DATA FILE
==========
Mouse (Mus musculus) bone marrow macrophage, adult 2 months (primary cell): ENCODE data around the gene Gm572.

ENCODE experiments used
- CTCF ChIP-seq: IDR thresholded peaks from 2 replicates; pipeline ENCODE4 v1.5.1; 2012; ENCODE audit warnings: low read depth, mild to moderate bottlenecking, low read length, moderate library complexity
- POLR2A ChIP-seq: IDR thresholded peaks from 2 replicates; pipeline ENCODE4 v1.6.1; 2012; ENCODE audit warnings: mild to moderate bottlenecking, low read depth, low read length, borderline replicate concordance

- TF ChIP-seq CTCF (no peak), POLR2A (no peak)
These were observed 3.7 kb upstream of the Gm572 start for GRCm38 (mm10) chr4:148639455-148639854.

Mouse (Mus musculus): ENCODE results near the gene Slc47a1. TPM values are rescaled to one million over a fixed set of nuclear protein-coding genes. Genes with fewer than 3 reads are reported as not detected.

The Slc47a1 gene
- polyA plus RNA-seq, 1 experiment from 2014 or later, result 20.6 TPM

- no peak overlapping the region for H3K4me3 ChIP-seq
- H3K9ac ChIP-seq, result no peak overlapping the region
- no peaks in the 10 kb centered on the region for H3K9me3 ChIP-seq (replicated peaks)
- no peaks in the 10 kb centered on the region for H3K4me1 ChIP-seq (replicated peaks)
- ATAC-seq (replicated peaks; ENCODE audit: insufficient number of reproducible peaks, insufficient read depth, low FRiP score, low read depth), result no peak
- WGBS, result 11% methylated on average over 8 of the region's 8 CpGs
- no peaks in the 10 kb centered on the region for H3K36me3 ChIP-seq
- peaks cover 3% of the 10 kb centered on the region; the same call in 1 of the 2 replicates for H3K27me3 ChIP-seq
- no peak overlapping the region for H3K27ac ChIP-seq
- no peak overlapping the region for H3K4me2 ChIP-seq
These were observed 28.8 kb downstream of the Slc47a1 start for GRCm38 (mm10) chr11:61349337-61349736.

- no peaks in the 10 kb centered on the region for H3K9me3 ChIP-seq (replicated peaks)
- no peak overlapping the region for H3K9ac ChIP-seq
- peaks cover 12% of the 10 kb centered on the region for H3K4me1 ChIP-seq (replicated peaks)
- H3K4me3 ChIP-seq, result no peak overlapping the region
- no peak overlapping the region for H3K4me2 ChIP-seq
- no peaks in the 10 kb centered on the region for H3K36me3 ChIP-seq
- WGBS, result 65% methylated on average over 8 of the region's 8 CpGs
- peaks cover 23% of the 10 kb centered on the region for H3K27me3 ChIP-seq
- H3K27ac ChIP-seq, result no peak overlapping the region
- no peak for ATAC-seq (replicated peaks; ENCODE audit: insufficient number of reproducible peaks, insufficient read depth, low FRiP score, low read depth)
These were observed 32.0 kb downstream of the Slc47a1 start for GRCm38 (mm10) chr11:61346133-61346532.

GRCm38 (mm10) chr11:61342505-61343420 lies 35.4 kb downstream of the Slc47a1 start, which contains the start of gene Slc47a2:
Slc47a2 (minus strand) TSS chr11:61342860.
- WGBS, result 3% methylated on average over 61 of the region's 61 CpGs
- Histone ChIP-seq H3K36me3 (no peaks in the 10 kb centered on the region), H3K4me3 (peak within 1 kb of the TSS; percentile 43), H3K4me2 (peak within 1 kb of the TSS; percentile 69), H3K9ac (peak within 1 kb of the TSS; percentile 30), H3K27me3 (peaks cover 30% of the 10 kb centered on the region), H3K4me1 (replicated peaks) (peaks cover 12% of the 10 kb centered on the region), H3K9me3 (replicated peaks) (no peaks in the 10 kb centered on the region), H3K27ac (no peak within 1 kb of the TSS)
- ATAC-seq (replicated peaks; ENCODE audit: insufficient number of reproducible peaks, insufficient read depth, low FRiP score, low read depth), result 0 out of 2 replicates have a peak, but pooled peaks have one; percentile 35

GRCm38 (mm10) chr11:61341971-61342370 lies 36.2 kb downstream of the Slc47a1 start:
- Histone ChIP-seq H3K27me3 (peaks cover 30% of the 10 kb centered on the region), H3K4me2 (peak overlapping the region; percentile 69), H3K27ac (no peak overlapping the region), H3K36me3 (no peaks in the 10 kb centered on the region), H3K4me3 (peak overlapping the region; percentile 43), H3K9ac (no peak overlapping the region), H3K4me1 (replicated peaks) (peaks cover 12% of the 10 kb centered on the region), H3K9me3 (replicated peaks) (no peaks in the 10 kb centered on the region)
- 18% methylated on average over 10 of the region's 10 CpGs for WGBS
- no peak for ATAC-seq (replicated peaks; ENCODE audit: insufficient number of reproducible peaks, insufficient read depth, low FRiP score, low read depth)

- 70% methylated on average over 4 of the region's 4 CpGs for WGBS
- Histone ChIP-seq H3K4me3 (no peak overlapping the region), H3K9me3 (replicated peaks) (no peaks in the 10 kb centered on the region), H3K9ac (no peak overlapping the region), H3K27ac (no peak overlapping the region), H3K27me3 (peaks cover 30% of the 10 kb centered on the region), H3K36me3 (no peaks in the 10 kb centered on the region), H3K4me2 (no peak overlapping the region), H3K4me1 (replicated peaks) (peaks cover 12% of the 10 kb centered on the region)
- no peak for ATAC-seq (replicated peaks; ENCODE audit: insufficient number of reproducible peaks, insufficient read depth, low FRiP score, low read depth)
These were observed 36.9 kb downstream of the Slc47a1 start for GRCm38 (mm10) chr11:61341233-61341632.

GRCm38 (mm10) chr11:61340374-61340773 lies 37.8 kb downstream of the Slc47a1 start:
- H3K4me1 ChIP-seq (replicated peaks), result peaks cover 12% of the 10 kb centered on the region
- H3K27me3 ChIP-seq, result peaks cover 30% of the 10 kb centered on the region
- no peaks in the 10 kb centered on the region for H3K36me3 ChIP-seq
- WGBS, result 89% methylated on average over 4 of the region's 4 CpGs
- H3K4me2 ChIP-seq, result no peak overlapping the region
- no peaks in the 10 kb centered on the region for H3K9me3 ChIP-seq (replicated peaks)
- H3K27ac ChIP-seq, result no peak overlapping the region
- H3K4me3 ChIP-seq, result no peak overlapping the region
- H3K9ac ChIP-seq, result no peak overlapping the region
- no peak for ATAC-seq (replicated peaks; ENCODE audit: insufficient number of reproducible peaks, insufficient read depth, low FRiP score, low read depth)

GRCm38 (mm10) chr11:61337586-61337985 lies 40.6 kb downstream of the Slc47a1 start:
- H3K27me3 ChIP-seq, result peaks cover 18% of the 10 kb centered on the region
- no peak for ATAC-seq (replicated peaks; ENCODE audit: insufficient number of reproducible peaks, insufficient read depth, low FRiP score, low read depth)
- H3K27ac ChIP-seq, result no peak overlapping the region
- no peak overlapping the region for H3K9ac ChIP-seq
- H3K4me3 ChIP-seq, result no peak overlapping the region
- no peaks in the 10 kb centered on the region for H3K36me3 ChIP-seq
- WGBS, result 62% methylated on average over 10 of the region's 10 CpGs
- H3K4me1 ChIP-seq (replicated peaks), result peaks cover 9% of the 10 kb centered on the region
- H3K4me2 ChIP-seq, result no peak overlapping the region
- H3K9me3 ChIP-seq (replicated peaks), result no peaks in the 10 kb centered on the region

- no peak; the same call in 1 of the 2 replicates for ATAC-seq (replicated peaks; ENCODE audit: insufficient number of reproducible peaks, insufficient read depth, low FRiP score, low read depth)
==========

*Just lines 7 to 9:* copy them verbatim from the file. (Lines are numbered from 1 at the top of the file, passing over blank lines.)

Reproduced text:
Mouse (Mus musculus): ENCODE results near the gene Slc47a1. TPM values are rescaled to one million over a fixed set of nuclear protein-coding genes. Genes with fewer than 3 reads are reported as not detected.

The Slc47a1 gene
- polyA plus RNA-seq, 1 experiment from 2014 or later, result 20.6 TPM